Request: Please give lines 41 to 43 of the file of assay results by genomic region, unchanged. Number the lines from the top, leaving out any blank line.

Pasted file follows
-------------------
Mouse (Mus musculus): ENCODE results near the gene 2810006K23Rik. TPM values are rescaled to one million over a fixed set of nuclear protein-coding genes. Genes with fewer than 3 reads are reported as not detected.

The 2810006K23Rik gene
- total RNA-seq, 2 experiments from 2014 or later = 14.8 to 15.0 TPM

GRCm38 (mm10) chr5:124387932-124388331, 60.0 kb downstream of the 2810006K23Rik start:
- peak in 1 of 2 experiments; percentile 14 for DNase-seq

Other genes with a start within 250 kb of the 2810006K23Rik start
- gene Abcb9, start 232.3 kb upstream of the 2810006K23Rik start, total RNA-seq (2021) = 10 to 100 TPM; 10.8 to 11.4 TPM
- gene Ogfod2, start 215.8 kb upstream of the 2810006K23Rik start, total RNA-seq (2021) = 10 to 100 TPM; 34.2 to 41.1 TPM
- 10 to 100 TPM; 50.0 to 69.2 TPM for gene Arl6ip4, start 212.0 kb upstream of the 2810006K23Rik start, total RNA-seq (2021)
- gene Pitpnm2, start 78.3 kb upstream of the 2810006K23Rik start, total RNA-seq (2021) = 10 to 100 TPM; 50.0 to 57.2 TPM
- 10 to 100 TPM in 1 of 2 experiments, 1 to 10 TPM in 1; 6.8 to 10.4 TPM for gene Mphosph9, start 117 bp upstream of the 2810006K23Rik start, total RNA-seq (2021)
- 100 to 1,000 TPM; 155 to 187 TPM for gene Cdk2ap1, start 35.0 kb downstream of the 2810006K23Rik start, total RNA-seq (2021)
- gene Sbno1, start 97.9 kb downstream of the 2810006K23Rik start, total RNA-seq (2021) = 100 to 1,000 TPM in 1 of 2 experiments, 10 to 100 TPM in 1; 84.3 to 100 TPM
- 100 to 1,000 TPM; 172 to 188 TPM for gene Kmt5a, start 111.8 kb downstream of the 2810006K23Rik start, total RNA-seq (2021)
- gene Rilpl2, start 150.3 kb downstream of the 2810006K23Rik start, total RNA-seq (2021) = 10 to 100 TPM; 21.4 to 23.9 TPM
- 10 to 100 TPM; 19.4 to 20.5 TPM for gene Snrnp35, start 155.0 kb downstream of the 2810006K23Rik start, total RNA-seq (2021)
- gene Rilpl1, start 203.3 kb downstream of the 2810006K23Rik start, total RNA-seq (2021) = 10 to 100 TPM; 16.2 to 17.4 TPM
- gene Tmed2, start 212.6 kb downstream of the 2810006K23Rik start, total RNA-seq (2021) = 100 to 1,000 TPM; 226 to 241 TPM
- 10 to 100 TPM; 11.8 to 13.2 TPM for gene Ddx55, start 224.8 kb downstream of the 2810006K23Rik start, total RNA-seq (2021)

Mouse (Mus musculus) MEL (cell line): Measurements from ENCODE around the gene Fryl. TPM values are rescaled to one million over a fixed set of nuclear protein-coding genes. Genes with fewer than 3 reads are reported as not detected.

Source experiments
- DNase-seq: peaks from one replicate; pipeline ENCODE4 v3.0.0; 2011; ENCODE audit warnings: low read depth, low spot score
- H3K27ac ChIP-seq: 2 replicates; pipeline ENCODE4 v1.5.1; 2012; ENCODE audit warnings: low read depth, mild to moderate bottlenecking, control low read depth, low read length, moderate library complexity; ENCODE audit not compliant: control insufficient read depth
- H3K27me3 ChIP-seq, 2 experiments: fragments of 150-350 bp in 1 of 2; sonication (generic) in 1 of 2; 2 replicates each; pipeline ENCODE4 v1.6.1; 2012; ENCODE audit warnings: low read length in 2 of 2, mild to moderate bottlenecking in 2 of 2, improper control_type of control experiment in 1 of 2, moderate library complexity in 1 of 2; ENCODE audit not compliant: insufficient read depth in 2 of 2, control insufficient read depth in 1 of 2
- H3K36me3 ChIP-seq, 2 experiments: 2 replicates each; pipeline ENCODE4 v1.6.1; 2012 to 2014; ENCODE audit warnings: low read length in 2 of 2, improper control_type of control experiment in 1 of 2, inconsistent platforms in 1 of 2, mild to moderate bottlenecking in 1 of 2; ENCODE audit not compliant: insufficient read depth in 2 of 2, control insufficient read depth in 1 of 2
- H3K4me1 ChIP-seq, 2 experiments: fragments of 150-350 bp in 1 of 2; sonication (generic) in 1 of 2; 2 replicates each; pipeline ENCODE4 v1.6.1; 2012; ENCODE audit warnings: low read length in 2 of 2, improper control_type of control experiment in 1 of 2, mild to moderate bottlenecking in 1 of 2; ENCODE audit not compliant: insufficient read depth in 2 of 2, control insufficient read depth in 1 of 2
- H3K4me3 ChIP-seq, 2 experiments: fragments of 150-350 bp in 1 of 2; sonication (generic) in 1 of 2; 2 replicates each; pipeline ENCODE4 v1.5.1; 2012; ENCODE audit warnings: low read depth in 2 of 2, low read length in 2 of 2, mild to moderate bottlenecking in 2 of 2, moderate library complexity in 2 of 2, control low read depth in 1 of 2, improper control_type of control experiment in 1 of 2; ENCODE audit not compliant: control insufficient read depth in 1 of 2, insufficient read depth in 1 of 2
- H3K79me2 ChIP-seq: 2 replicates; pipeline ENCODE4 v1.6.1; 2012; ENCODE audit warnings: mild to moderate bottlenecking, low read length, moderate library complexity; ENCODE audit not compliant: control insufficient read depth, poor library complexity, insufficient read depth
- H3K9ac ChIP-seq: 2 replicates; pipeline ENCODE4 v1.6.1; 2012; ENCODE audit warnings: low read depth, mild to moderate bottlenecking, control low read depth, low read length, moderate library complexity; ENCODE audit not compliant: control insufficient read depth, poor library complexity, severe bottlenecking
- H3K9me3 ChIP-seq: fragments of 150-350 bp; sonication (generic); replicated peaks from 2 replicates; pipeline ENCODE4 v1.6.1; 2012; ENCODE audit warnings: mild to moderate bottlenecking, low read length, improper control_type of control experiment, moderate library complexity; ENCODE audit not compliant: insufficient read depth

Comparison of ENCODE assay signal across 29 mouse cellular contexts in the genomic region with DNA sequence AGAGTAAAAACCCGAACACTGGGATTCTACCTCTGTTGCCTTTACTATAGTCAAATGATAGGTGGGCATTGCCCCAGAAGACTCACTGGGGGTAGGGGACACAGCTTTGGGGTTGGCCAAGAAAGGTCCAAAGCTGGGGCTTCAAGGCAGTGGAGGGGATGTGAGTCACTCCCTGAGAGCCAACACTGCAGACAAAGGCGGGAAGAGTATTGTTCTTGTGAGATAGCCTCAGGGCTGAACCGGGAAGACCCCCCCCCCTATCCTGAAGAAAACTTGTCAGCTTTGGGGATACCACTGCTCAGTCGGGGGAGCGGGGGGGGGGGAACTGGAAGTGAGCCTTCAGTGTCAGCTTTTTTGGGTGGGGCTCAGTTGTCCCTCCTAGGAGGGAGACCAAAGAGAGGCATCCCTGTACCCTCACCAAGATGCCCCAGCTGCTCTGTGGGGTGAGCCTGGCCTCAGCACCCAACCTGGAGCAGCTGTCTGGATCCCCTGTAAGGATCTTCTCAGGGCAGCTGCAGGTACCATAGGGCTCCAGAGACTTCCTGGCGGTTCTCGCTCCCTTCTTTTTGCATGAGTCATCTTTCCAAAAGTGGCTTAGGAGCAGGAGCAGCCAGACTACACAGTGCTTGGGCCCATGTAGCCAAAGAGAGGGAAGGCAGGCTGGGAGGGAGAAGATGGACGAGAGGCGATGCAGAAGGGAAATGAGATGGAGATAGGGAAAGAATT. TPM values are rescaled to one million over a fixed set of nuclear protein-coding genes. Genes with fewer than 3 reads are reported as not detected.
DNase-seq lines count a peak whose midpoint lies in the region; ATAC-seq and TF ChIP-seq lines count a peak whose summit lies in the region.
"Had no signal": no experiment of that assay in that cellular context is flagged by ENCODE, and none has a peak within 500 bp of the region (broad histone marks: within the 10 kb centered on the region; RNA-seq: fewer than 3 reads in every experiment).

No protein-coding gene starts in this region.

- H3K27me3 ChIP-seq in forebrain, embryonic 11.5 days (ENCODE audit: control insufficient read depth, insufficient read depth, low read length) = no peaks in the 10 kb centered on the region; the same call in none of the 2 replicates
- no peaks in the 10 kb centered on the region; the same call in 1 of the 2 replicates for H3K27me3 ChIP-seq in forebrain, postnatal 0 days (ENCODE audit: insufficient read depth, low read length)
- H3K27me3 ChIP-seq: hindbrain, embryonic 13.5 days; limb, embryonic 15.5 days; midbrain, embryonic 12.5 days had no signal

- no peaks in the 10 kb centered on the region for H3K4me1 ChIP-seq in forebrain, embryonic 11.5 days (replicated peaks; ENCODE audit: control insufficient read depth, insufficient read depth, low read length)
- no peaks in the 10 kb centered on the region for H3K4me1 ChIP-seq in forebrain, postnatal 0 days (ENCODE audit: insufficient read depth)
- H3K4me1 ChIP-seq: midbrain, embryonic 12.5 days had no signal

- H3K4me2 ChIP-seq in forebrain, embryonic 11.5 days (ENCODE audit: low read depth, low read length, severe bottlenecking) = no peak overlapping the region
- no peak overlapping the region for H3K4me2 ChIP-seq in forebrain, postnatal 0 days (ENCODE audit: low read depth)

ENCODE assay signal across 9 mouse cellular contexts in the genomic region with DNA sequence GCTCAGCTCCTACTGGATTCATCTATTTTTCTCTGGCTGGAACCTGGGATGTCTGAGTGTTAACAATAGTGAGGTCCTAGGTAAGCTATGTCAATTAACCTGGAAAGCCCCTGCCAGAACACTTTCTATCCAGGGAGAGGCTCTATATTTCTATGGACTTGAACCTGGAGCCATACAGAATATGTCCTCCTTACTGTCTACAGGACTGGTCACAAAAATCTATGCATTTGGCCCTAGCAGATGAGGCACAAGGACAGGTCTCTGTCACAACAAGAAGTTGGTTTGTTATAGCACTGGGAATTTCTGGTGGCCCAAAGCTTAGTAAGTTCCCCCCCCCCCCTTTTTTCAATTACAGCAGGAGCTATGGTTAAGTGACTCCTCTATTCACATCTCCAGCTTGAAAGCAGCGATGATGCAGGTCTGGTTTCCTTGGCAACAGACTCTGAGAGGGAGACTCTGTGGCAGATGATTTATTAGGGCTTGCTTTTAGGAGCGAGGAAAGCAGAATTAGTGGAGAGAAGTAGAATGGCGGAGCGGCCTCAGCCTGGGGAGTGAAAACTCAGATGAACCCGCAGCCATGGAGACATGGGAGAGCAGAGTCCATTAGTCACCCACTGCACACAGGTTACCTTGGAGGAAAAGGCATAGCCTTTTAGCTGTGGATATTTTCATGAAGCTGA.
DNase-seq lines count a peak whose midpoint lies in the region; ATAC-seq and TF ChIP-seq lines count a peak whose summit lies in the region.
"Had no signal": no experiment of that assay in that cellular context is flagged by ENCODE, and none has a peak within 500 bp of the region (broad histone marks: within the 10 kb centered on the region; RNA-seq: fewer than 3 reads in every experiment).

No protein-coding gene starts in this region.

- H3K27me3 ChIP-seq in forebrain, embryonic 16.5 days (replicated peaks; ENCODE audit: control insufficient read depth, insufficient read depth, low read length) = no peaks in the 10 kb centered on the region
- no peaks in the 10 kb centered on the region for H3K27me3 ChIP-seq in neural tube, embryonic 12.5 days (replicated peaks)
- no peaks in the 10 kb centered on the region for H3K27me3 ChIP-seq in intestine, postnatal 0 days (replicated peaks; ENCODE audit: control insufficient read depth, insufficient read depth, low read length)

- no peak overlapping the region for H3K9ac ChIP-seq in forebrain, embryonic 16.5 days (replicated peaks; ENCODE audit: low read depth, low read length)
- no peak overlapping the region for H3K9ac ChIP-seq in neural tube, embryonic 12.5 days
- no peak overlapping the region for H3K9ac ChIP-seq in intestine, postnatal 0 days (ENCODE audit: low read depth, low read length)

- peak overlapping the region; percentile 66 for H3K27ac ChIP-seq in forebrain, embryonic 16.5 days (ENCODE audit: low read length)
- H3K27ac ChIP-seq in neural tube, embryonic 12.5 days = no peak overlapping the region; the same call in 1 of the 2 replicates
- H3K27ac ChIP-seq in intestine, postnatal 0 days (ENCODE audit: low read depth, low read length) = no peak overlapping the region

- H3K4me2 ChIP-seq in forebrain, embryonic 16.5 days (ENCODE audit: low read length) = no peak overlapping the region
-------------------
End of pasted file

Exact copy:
- H3K4me2 ChIP-seq in forebrain, embryonic 11.5 days (ENCODE audit: low read depth, low read length, severe bottlenecking) = no peak overlapping the region
- no peak overlapping the region for H3K4me2 ChIP-seq in forebrain, postnatal 0 days (ENCODE audit: low read depth)

ENCODE assay signal across 9 mouse cellular contexts in the genomic region with DNA sequence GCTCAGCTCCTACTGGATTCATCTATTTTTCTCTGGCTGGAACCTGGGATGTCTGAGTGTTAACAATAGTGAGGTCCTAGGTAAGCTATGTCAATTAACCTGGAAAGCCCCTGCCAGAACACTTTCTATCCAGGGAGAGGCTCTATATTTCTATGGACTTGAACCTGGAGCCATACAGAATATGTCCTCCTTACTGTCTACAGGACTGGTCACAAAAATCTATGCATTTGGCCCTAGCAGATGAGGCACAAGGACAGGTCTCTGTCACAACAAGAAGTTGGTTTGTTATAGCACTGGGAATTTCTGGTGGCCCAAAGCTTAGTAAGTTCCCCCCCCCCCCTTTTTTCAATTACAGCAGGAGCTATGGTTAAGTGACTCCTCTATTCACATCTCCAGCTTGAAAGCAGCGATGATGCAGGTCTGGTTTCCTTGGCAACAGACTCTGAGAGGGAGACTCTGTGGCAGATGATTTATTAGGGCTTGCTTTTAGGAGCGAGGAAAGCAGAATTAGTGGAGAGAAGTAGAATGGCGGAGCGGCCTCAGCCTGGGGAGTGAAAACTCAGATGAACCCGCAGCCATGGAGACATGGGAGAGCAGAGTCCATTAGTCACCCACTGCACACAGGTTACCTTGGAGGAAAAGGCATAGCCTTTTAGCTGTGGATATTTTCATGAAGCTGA.